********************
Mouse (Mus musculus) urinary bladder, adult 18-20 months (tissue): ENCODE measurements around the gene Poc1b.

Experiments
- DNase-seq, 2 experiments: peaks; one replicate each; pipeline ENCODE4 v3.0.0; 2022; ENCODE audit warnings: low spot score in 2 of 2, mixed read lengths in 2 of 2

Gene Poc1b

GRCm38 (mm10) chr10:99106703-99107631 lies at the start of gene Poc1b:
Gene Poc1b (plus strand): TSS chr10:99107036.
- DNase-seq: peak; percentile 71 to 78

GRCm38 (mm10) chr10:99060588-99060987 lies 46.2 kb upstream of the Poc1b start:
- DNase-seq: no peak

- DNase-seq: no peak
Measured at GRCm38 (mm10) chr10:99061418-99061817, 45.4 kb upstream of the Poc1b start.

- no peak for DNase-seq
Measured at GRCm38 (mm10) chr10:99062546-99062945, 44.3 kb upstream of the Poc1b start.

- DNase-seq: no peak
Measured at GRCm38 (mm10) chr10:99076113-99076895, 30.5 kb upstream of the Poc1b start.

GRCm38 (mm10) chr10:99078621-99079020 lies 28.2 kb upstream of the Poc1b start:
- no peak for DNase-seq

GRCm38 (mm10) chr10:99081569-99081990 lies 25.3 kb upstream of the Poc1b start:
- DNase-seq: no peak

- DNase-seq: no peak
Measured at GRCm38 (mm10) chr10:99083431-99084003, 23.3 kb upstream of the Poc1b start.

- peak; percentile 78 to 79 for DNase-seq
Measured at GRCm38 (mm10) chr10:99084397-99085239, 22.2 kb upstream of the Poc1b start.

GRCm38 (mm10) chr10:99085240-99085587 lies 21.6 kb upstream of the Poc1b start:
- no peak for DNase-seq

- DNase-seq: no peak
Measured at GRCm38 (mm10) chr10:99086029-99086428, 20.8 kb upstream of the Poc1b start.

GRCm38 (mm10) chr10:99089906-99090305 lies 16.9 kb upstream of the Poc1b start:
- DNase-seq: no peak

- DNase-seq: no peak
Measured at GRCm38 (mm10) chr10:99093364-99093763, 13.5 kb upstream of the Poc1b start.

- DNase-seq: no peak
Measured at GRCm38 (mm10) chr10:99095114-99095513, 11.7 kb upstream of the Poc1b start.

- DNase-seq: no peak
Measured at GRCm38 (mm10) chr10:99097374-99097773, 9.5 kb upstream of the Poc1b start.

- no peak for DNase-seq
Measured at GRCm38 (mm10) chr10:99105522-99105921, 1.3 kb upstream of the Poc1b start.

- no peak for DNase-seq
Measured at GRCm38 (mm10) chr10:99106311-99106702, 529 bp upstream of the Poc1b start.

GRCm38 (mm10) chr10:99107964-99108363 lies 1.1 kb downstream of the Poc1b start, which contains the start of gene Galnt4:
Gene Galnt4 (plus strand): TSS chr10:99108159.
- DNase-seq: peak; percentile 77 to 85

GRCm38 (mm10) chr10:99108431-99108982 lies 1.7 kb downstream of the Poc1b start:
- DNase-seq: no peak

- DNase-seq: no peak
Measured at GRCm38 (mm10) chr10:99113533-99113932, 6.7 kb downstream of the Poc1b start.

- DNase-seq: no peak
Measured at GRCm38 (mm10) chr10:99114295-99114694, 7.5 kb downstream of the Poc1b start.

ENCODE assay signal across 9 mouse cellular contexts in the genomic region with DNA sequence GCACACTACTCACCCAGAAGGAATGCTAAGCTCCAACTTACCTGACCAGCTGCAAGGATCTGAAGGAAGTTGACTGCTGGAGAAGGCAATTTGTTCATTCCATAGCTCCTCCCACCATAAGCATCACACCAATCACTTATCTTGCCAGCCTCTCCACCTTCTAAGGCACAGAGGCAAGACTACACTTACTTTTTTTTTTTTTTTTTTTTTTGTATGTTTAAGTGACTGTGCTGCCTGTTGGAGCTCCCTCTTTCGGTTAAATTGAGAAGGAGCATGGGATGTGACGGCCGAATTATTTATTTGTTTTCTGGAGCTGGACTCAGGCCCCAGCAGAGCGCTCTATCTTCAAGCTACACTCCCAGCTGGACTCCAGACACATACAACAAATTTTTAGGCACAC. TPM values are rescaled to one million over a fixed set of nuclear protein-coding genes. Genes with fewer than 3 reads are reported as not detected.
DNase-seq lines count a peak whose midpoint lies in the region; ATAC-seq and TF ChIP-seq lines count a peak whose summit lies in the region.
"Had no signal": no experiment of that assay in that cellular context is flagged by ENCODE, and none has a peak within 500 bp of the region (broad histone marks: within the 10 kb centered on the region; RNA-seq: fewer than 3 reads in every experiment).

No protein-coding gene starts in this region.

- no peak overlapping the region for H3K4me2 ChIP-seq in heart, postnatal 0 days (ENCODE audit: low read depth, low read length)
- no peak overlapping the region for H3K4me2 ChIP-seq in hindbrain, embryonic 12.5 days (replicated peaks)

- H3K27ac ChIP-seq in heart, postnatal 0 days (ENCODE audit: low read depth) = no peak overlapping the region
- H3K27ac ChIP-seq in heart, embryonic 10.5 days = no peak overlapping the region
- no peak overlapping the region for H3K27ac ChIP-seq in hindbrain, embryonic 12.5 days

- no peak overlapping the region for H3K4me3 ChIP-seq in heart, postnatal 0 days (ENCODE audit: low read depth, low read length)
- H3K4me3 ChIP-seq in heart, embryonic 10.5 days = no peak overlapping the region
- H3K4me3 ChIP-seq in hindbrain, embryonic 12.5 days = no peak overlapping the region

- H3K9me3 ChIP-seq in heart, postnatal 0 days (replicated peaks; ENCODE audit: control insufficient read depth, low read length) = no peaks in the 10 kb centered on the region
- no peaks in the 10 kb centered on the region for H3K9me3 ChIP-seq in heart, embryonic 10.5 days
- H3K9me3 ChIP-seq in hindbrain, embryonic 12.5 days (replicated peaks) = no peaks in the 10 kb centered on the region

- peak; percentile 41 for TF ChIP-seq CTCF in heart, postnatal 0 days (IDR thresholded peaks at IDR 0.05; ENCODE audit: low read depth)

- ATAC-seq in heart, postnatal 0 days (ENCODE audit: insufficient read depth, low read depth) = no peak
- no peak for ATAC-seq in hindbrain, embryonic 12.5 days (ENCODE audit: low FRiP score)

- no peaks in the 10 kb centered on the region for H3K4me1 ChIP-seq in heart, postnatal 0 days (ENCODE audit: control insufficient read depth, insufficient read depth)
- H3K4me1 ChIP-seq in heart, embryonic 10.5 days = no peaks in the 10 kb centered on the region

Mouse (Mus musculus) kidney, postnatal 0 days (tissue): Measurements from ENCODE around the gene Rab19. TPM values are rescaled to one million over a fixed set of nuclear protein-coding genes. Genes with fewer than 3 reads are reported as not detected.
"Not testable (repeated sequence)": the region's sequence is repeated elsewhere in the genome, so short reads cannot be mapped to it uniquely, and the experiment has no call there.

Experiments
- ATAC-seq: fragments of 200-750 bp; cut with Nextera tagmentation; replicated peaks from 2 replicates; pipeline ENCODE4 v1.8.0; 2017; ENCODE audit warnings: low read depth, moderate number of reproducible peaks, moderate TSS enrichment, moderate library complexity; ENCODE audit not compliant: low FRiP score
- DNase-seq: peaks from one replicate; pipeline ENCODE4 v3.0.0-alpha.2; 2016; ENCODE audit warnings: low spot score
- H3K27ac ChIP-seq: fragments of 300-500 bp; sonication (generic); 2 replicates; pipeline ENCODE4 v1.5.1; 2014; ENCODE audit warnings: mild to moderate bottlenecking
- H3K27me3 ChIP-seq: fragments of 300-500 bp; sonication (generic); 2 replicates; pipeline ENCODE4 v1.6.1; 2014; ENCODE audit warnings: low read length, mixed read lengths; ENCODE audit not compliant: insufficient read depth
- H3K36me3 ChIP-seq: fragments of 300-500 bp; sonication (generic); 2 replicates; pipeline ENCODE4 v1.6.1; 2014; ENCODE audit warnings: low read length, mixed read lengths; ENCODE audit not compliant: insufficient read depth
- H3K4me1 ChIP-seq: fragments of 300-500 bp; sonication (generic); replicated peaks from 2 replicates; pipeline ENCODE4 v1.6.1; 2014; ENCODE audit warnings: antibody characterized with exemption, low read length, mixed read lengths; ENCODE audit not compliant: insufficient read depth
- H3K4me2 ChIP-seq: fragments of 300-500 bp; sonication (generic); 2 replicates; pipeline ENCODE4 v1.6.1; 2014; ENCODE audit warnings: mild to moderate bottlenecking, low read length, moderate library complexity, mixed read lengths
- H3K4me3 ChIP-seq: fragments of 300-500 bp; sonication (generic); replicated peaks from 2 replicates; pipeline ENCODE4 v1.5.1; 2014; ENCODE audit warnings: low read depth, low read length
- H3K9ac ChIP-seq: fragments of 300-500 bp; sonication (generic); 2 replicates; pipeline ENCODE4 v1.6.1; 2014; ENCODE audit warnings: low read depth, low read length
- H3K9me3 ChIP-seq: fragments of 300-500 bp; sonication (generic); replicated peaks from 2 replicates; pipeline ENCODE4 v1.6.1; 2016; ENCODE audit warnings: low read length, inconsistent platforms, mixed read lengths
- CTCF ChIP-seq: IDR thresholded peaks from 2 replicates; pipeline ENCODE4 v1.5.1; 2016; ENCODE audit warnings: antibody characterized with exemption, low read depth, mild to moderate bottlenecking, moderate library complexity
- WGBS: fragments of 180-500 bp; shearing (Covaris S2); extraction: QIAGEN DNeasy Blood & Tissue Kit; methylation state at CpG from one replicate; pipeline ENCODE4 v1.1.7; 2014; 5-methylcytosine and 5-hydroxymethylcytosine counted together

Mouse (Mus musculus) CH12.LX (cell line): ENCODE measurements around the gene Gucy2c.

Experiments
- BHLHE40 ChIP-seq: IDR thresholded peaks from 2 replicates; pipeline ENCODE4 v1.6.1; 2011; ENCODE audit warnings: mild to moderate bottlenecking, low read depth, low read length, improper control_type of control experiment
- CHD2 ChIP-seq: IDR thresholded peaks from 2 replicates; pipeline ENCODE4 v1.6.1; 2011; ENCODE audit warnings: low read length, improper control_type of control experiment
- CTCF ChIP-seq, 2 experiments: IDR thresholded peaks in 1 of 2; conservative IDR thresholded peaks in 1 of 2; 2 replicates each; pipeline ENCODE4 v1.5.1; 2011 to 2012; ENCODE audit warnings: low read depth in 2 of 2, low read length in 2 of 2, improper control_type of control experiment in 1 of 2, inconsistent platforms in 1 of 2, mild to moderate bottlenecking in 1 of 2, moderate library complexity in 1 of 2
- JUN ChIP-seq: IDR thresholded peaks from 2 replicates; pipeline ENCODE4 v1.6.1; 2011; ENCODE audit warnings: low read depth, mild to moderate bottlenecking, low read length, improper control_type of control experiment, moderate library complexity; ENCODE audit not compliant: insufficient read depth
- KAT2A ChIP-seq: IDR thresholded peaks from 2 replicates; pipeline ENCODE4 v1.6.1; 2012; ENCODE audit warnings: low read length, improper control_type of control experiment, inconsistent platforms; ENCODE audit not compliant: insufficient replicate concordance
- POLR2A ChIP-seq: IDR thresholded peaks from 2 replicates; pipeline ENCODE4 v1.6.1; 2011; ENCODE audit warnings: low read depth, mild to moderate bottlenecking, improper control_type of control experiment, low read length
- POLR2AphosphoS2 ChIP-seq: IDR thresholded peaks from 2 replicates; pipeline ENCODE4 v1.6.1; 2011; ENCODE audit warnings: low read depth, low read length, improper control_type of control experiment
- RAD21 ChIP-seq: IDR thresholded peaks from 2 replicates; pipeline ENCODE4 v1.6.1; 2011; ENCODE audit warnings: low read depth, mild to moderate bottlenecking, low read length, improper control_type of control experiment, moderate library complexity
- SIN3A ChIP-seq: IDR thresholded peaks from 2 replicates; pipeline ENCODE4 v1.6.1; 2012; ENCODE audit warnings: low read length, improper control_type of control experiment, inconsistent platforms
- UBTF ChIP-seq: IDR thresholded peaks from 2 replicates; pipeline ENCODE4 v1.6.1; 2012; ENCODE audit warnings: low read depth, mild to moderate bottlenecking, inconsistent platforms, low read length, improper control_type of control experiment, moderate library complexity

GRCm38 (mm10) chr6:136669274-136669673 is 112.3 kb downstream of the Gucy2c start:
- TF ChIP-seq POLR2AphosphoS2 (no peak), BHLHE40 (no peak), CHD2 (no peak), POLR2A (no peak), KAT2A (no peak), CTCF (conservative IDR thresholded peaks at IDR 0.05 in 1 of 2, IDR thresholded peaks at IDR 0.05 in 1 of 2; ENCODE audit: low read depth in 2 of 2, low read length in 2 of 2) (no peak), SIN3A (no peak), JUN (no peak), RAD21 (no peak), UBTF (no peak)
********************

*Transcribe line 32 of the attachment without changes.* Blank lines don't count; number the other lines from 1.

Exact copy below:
- DNase-seq: no peak